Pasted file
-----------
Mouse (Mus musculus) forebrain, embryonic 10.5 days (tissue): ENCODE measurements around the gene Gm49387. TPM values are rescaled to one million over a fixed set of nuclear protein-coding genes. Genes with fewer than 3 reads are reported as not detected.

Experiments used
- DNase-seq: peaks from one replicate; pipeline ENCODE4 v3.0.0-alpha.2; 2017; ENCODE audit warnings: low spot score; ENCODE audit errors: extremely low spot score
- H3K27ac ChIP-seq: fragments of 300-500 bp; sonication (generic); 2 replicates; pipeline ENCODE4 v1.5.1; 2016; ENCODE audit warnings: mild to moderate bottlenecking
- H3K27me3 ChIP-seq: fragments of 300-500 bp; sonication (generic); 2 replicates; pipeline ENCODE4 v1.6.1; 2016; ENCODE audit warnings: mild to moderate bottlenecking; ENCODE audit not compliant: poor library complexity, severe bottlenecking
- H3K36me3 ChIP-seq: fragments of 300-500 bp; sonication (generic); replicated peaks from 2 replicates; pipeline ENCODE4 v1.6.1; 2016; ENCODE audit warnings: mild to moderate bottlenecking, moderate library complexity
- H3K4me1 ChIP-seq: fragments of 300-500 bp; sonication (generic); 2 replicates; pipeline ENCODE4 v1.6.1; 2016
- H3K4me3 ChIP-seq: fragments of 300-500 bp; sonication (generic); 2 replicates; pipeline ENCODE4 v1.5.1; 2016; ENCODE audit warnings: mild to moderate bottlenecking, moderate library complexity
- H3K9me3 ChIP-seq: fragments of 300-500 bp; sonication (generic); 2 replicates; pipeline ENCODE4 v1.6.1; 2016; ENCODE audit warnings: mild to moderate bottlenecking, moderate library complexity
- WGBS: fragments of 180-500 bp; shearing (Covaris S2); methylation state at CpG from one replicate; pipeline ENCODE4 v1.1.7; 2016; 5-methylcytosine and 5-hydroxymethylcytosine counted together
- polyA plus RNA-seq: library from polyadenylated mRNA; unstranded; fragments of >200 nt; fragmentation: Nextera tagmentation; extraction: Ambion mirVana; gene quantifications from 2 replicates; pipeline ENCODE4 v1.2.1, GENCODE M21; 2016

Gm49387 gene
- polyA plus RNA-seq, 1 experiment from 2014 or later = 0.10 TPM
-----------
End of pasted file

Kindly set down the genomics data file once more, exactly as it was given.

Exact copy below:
Mouse (Mus musculus) forebrain, embryonic 10.5 days (tissue): ENCODE measurements around the gene Gm49387. TPM values are rescaled to one million over a fixed set of nuclear protein-coding genes. Genes with fewer than 3 reads are reported as not detected.

Experiments used
- DNase-seq: peaks from one replicate; pipeline ENCODE4 v3.0.0-alpha.2; 2017; ENCODE audit warnings: low spot score; ENCODE audit errors: extremely low spot score
- H3K27ac ChIP-seq: fragments of 300-500 bp; sonication (generic); 2 replicates; pipeline ENCODE4 v1.5.1; 2016; ENCODE audit warnings: mild to moderate bottlenecking
- H3K27me3 ChIP-seq: fragments of 300-500 bp; sonication (generic); 2 replicates; pipeline ENCODE4 v1.6.1; 2016; ENCODE audit warnings: mild to moderate bottlenecking; ENCODE audit not compliant: poor library complexity, severe bottlenecking
- H3K36me3 ChIP-seq: fragments of 300-500 bp; sonication (generic); replicated peaks from 2 replicates; pipeline ENCODE4 v1.6.1; 2016; ENCODE audit warnings: mild to moderate bottlenecking, moderate library complexity
- H3K4me1 ChIP-seq: fragments of 300-500 bp; sonication (generic); 2 replicates; pipeline ENCODE4 v1.6.1; 2016
- H3K4me3 ChIP-seq: fragments of 300-500 bp; sonication (generic); 2 replicates; pipeline ENCODE4 v1.5.1; 2016; ENCODE audit warnings: mild to moderate bottlenecking, moderate library complexity
- H3K9me3 ChIP-seq: fragments of 300-500 bp; sonication (generic); 2 replicates; pipeline ENCODE4 v1.6.1; 2016; ENCODE audit warnings: mild to moderate bottlenecking, moderate library complexity
- WGBS: fragments of 180-500 bp; shearing (Covaris S2); methylation state at CpG from one replicate; pipeline ENCODE4 v1.1.7; 2016; 5-methylcytosine and 5-hydroxymethylcytosine counted together
- polyA plus RNA-seq: library from polyadenylated mRNA; unstranded; fragments of >200 nt; fragmentation: Nextera tagmentation; extraction: Ambion mirVana; gene quantifications from 2 replicates; pipeline ENCODE4 v1.2.1, GENCODE M21; 2016

Gm49387 gene
- polyA plus RNA-seq, 1 experiment from 2014 or later = 0.10 TPM